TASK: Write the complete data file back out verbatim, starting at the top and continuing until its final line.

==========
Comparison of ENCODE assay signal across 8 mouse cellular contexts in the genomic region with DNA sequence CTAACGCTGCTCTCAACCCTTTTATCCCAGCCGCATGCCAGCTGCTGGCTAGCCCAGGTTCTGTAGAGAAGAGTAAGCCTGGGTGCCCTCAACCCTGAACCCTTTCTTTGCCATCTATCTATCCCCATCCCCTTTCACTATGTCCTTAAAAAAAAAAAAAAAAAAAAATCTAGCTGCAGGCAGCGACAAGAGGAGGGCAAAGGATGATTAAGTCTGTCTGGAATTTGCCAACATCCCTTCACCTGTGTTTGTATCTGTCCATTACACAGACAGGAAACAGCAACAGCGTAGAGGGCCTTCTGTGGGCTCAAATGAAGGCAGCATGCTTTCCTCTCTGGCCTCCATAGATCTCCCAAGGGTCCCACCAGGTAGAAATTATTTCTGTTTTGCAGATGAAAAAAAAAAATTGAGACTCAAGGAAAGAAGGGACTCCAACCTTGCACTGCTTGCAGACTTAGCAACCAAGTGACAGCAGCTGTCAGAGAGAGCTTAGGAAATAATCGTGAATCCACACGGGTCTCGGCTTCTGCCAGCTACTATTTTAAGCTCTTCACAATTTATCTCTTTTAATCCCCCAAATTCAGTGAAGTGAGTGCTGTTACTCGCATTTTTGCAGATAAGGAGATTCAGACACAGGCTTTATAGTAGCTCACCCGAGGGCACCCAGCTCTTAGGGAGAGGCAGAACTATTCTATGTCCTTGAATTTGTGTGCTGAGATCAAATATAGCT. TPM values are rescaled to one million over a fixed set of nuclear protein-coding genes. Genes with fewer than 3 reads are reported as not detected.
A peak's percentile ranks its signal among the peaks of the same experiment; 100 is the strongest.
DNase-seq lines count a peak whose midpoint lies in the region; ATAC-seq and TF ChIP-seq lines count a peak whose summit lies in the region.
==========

Comparison of ENCODE assay signal across 8 mouse cellular contexts in the genomic region with DNA sequence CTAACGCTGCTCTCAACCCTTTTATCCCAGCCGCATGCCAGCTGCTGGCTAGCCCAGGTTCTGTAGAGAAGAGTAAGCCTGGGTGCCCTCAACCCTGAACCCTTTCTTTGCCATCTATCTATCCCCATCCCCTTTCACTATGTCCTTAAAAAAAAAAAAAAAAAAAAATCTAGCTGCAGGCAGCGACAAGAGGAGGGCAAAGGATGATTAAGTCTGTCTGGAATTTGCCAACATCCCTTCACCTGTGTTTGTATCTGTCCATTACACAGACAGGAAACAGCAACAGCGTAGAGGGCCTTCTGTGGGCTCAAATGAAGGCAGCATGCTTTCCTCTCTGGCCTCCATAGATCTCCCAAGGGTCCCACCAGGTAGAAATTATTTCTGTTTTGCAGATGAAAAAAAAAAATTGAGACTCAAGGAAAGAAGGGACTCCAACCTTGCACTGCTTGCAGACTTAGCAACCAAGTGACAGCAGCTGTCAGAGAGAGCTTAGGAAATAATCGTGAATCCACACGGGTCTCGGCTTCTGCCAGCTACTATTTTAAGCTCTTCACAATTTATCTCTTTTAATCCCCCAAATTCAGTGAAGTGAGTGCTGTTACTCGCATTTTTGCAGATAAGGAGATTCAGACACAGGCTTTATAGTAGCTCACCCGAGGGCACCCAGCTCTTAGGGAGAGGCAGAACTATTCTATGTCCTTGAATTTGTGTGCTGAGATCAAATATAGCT. TPM values are rescaled to one million over a fixed set of nuclear protein-coding genes. Genes with fewer than 3 reads are reported as not detected.
A peak's percentile ranks its signal among the peaks of the same experiment; 100 is the strongest.
DNase-seq lines count a peak whose midpoint lies in the region; ATAC-seq and TF ChIP-seq lines count a peak whose summit lies in the region.